It's been so long since that August in 1947. What a tumultuous time it was. In our little village far away from the epicentre of all the action we were not touched by what was happening in the rest of the country. News did trickle down though, and we did get to hear about the unrest, the riots, Gandhiji's fast and so on.
As early as June, the Viscount Louis Mountbatten, the Viceroy and Governor General, had announced that the British Indian Empire would be partitioned into the nations of India and Pakistan. This announcement sent a chill down our spines. We wondered how we would function with a portion of our country cut off. Of course, most of us were upset. We used to sit up late and discuss what would happen to our country. But, that was before we realised that everything around us was changing. Surprisingly even we ourselves were changing.
Mumtaz was my best friend. We had grown up together, attended the same school, spent all our spare time together. But as the days drew closer to August we found we didn't have much to talk about. And worse than that, we didn't have much time to spend with each other too. I don't know if we were consciously avoiding each other or we were too caught up with the mood of the moment. I never did know. For one day, we woke up to find that Mumtaz and her family and several other Muslims who had lived in our village had disappeared. Presumably they were journeying to their new country. A sad day indeed.
But it was also a time of hope for us. We were finally going to be free. What would this freedom mean for us? How would it affect us? How would we handle this new found freedom? Would our leaders be able to take us forward? Many questions came to mind.
The partition is said to have displaced millions of people. Geographically, the Bengal province was divided into East Pakistan and West Bengal. In the Punjab province also there was division. Partition also meant a division of the state's assets, the British Indian Army, the Indian Civil Service and the other administrative services, the Indian Railways and the central treasury. The princely states chose whether they wanted to accede to Pakistan or to India.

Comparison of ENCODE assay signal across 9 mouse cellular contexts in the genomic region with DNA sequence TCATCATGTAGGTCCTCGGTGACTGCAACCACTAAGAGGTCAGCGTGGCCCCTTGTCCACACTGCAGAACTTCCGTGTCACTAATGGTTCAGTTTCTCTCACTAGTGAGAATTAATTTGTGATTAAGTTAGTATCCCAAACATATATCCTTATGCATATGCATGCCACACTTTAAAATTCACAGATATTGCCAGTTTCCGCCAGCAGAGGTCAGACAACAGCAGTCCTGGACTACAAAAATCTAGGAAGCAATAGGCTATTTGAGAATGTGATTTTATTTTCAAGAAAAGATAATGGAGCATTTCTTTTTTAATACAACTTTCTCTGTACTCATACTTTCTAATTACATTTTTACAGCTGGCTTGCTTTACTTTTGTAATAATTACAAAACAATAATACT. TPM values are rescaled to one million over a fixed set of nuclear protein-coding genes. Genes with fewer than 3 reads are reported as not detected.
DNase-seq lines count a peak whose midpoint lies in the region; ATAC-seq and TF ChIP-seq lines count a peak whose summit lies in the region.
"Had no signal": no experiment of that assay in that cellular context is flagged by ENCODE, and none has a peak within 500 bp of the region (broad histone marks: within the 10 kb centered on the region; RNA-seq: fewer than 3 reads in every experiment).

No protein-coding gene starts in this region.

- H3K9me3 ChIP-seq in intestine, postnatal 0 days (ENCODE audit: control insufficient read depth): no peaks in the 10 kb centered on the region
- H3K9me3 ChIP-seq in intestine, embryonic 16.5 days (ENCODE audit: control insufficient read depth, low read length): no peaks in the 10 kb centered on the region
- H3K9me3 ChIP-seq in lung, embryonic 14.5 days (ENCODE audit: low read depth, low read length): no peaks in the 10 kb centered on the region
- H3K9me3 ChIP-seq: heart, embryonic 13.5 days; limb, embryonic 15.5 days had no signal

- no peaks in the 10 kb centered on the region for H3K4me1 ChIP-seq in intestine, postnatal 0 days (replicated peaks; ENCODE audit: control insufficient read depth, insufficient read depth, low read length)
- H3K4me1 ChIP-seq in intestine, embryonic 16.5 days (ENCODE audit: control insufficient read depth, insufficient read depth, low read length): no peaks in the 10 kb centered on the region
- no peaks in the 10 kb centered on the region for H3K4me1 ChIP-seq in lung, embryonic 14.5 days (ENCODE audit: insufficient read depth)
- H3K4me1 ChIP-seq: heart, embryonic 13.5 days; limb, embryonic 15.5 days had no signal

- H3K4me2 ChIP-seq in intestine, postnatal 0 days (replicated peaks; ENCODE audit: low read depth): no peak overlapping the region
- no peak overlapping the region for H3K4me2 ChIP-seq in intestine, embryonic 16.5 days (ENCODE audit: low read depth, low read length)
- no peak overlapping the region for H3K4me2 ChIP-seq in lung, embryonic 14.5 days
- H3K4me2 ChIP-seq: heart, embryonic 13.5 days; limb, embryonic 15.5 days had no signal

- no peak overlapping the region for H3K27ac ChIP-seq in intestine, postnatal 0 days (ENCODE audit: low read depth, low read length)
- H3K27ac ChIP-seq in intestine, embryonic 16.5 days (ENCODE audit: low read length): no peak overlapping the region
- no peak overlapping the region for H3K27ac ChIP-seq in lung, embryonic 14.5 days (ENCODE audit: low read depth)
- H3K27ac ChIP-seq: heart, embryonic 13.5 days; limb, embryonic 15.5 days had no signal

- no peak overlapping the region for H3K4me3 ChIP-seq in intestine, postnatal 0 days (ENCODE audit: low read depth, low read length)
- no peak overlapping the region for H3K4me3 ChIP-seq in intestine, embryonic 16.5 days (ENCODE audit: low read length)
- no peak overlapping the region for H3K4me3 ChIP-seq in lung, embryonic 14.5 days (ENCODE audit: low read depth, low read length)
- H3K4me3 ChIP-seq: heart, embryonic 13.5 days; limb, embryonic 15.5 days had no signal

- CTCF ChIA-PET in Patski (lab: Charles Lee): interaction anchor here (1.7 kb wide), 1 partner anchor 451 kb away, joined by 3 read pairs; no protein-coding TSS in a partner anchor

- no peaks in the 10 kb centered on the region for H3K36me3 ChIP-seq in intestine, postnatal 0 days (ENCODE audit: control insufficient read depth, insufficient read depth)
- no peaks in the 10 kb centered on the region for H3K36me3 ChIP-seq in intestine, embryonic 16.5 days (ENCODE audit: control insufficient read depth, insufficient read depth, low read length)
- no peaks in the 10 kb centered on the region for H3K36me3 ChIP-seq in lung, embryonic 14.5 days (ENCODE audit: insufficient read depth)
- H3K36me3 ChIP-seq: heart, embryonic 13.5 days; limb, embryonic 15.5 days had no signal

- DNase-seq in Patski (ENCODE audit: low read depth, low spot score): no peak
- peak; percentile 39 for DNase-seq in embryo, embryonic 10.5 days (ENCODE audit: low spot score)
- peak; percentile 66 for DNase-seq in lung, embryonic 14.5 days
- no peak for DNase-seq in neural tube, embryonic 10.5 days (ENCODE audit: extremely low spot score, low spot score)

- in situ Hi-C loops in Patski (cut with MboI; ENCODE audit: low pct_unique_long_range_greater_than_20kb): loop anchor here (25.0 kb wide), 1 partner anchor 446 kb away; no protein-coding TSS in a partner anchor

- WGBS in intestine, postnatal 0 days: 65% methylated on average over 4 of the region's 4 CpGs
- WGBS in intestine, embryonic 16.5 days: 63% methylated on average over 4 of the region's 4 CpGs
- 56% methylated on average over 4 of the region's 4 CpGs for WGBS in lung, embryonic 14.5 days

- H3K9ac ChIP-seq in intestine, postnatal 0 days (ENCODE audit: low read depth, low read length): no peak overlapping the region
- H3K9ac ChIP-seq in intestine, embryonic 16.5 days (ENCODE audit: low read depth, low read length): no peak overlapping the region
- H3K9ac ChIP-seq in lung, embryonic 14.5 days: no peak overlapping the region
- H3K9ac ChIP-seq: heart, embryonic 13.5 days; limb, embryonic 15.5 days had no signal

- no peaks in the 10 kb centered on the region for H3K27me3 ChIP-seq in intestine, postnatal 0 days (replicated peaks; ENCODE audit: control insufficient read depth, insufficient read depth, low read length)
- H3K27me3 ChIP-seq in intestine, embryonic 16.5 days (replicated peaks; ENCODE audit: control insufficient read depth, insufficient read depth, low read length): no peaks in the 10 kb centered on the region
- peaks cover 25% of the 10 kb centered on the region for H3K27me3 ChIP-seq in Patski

Around the midnight of August 14, Jawaharlal Nehru made a speech to the Indian Constituent Assembly. The speech is now very famous.
He began, “Long years ago we made a tryst with destiny, and now the time comes when we shall redeem our pledge, not wholly or in full measure, but very substantially.” He went on to say that, “Freedom and power bring responsibility. The responsibility rests upon this Assembly, a sovereign body representing the sovereign people of India.”
A touching, inspiring speech that infused in us a feeling of hope for the future of our country.
However, while the whole country rejoiced and celebrated the freedom, Mahatma Gandhi did not join in. He who had fought hard to win this freedom was in Calcutta trying to bring peace between the Hindus and the Muslims. The partition had caused him great heartache. After all these years, we can now pat ourselves on our back. We have made excellent progress in many fields. We are a power to reckon with in the world market. We have to an extent taken on the responsibility that power brings.
But despite all the growth and progress our country has made, I often wonder what happened to my friend Mumtaz.